Why Beyoncé is My New Favorite Feminist

Ashamed as I may be to admit it, I was a little late on the Queen Bey train. Okay, so maybe more than a little late. Her most recent self-titled visual album is the first one I’ve ever listened to from start to finish. And I’m so glad that I did.

With the recent media frenzy over the “respectability” of young pop icons (hello, Miley), I’ve been thinking a lot about powerful female icons that I’d be happy to see my future children idolize. Beyoncé’s new album is fierce, flawless, and more importantly, hella feminist.

Wait a minute, wait a minute. Tell me what’s feminist about watching a scantily-clad pop star shake her booty on Youtube, you might say.

image courtesy of iamturbo.com

image courtesy of iamturbo.com

Bey is reclaiming her sexuality, hard. On this album, she sings as a wife, a mother, and a woman of color, and she is unapologetic about her highly sexual nature. I’ve found this to be particularly meaningful at a time where it feels difficult to maintain my own sex positivity in this culture. Sure, sex is everywhere you look. But sex positivity, this sort of “unapologetic” attitude and reclamation of one’s own inherent female sexuality – this seems harder to come by.

The writers at the Crunk Feminist Collective say it all – “her feminism is complicated, and ours is too. Tell the truth. If your bed and the folks you shared it with were an indicator of your politics, your card might get pulled, too.” Okay, so let’s get into the music.

Here are the songs every feminist should listen to off the new album:

1. Pretty Hurts

image courtesy of fashionbombdaily

image courtesy of fashionbombdaily

Beyoncé opens the first track of her album with a surprising claim: “My aspiration in life would be to be happy.” Not to be thinner, or prettier, or to marry rich, or even to “change the world,” as we might expect a beauty queen to respond. She then goes on to bash American culture’s obsession with outer perfection, claiming that “perfection is a disease of a nation,” and that it’s not our bodies but “the soul that needs the surgery.”

2. ***Flawless

Knowles samples a TED Talk by feminist Nigerian writer Chimamanda Ngozi Adichie in this song, telling women all over that “we flawless, ladies, tell ‘em, I woke up like this.” She responds to Adichie’s claim that “you can have ambition/but not too much/you should aim to be successful/but not too successful, otherwise you will threaten the man,” with her own claim that “I took some time to live my life, but don’t think I’m just his little wife. Don’t get it twisted, get it twisted/this my shit, bow down bitches.”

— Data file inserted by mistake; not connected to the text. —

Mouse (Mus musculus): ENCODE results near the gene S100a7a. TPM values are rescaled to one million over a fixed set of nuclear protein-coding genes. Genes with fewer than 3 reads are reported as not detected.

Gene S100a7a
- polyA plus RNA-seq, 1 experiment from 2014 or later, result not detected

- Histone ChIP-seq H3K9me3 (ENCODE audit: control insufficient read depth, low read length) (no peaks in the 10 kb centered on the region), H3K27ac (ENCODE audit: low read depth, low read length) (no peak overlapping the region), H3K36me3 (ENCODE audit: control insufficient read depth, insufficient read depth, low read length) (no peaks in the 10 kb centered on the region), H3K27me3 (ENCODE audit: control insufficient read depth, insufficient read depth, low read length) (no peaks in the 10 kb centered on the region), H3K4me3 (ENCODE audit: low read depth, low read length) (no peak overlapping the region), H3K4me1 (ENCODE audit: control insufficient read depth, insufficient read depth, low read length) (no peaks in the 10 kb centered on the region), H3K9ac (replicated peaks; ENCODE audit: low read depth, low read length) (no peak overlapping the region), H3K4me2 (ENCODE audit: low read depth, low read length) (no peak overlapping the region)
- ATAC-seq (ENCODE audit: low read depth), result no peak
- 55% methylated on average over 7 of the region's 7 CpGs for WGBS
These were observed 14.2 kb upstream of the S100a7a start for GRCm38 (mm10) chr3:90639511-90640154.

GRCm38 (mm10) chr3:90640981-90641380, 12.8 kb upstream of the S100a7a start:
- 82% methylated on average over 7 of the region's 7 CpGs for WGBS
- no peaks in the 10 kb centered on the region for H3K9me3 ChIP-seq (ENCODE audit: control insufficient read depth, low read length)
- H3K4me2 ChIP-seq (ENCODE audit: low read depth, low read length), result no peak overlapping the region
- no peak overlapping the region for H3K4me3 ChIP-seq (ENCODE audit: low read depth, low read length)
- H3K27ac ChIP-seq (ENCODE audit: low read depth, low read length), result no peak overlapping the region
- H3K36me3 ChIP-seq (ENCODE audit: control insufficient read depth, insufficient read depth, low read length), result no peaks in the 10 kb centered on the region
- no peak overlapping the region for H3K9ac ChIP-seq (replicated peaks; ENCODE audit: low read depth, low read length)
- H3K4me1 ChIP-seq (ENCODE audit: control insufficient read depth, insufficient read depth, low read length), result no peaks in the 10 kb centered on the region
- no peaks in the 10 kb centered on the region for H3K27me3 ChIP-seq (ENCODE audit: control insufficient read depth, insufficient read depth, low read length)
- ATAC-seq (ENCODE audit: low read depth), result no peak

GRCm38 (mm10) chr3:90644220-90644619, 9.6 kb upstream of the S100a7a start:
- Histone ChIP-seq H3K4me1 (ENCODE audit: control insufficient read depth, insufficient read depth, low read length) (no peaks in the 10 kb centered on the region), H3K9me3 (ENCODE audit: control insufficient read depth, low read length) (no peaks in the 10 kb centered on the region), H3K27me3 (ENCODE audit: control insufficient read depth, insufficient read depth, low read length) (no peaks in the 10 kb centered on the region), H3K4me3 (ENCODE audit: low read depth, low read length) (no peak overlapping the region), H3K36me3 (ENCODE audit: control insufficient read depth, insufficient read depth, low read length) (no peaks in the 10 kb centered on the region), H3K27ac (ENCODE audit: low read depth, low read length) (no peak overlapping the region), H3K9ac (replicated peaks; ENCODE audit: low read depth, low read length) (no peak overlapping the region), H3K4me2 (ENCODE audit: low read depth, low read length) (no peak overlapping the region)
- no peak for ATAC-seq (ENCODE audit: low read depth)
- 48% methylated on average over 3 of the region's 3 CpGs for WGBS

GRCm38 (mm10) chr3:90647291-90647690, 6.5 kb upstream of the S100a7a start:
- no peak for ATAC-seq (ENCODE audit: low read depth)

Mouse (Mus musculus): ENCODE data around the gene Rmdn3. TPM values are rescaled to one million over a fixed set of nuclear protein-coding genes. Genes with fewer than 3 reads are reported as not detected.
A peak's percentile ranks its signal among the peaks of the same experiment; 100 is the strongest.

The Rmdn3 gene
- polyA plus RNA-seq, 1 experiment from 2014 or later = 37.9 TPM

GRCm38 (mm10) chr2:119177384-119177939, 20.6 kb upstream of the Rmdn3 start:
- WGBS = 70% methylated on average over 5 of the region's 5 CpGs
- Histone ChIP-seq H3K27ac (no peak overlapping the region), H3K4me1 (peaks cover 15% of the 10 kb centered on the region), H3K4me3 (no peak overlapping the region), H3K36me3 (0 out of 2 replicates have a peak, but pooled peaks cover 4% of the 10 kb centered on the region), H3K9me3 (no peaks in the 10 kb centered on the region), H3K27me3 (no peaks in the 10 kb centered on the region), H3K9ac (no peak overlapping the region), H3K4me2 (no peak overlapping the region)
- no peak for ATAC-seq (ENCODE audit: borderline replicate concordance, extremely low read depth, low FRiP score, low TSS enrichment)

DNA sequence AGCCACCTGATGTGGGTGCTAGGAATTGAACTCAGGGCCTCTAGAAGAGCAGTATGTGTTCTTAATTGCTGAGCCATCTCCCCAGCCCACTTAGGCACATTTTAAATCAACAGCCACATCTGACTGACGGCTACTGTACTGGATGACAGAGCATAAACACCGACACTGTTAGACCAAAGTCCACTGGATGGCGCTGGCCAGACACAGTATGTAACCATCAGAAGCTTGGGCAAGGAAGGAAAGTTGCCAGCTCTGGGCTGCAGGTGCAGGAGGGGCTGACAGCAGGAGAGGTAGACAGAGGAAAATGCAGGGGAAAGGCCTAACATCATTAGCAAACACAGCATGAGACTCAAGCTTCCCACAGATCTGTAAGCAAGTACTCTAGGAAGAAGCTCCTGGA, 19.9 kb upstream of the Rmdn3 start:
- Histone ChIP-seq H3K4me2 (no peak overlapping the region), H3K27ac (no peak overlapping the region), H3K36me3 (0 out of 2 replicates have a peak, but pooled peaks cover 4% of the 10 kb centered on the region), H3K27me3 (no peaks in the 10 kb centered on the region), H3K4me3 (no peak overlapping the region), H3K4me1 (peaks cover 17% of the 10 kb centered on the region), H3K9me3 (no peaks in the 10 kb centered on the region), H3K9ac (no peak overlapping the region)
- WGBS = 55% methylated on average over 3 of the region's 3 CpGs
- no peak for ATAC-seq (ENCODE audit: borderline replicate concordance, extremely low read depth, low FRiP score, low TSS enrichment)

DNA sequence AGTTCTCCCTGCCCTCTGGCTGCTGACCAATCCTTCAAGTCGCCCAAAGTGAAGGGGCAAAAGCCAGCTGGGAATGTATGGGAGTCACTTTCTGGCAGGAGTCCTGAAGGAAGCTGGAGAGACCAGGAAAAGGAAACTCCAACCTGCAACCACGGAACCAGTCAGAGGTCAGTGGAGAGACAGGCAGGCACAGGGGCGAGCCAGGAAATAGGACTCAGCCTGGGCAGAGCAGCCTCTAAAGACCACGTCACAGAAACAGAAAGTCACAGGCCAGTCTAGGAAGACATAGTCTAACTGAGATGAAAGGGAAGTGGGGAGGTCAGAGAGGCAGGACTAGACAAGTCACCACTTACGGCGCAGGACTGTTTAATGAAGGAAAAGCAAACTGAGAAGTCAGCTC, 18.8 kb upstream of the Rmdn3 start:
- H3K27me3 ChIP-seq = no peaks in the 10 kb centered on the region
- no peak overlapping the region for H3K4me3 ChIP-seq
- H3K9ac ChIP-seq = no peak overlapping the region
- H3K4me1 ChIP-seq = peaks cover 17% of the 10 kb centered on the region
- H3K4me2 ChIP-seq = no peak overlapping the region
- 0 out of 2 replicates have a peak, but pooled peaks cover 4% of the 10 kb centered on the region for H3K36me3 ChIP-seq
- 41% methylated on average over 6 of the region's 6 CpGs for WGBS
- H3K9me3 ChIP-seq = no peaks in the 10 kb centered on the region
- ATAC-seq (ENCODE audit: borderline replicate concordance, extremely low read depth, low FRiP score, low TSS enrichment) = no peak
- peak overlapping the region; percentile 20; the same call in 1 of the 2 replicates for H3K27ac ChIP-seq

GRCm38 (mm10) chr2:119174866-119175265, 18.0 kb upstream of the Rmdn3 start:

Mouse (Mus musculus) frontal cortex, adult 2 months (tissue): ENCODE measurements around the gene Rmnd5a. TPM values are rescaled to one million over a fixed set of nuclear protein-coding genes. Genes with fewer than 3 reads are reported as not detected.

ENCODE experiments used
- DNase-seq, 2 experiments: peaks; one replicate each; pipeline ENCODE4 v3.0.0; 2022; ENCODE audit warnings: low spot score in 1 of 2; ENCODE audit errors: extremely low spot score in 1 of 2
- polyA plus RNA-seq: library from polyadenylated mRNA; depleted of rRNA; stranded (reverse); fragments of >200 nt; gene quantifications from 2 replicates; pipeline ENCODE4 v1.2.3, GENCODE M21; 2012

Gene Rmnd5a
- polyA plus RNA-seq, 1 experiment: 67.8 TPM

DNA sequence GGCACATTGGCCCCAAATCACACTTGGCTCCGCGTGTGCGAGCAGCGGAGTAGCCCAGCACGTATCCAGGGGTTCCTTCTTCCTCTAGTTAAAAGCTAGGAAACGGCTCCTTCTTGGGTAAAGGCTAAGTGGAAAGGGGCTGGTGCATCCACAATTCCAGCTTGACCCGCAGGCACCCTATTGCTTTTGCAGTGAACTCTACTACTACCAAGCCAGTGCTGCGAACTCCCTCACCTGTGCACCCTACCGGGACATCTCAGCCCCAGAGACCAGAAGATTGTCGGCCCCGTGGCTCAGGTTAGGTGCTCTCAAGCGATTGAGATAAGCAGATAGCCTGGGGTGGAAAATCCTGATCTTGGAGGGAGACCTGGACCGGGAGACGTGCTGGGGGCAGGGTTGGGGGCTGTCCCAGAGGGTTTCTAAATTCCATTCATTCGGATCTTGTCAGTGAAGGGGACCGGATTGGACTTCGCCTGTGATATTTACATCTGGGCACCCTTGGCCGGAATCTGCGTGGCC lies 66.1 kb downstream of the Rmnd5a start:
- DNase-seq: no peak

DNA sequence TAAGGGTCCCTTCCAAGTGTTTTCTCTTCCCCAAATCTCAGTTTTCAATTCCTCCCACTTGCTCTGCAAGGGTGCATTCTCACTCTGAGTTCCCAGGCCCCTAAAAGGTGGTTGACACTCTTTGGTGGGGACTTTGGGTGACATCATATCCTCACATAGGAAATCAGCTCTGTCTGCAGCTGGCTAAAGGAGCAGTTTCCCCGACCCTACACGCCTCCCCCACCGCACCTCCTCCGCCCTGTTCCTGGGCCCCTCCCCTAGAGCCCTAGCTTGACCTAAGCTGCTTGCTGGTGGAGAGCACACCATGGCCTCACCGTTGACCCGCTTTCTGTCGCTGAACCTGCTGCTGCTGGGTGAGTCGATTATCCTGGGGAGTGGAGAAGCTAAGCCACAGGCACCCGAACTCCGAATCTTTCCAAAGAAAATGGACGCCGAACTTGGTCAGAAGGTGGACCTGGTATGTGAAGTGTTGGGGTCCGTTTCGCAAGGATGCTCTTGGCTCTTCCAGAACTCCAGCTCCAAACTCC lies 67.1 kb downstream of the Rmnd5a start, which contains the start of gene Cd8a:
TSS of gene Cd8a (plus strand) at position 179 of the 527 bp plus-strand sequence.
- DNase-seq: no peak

image courtesy of meesfeeshcapish.com

***Flawless, image courtesy of meesfeeshcapish.com

The Crunk Feminist Collective filled me in even more on the mind-boggling awesomeness of this song. It’s all about the context, apparently. In the spring, Bey released an earlier version of the song, which had feminists’ “panties all in a wad…because Bey instructed some generally nameless bitches to bow down.” And then…

‘The remix. The remix with Chimamanda Adichie spitting a very clear and succinct definition of feminism for the masses. “A person who believes in the social, political, and economic equality of the sexes.” Yup. For starters anyway. And that interlude came right after Bey said, “bow down bitches.” Talk about Crunk Feminism – percussive, a refusal to fit into particular boxes, a willingness to “fuck with the grays.”’

Also I just need to mention that Bey is flawless in this flannel. Amiright?

3. Partition 

Okay, so a song about having sex in the back of a limousine may not seem particularly feminist-leaning at first listen. But listen to the Queen herself explain how this song came to be:
No, seriously. Click the link.”
“In real life, I was just this woman, this mother, trying to get my focus and my dreams and my self back.” Nuff said, Bey. Nuff said.
4. Blow/Rocket 

Once again, we’re looking at some really awesome empowered, feminist songs about doin’ the nasty.
“Let me sit this ass on you/Show you how I feel/Let me take this off/Will you watch me?/Yes mass appeal/Don’t take your eyes/Don’t take your eyes off it/Watch it, babe/If you like you can touch it, baby/Do you, do you wanna touch it, baby?” If that’s not blatantly unapologetic female sexuality, then I’m not sure what is.

“Home is where the heart is/Goddammit I’m comfortable in my skin/And you’re/Comfortable in my skin.” So for a moment let’s just ignore the fact that we’d obviously all be comfortable in our skin if it was Beyoncé’s skin and just appreciate how awesome this body positivity is! I’m really on a serious fangirl kick here, can you tell? 

image courtesy of wifflegif.com

image courtesy of wifflegif.com

Also I give Queen Bey some serious props for singing about cunnilingus in a feminist, empowering way (at least I hope that’s what she’s doing). “I love your face/You love the taste/That sugar babe, it melts away/I kiss you when you lick your lips/You like it wet and so do I/No you never waste a drip.” This might make you uncomfortable. But do you know why it makes you uncomfortable? Perhaps it’s because we are constantly forced to listen to songs referencing blow jobs (here are just a few examples), and hearing a sexually empowered woman sing about her man going downtown catches us off guard.

Okay, it’s probably time to end the rant. But seriously, if this hasn’t convinced you to at least listen to the album, then I really don’t know what will.

About Michaela


Michaela is a recent Seven Sisters graduate with a self-designed degree in Sexuality Studies. When she's not blogging, you'll find her teaching Health and Wellness and A Cappella to high school students, helping women find properly fitting bras, and working as an editor on a documentary. She hopes to continue her education one day with a PhD in Feminist Anthropology.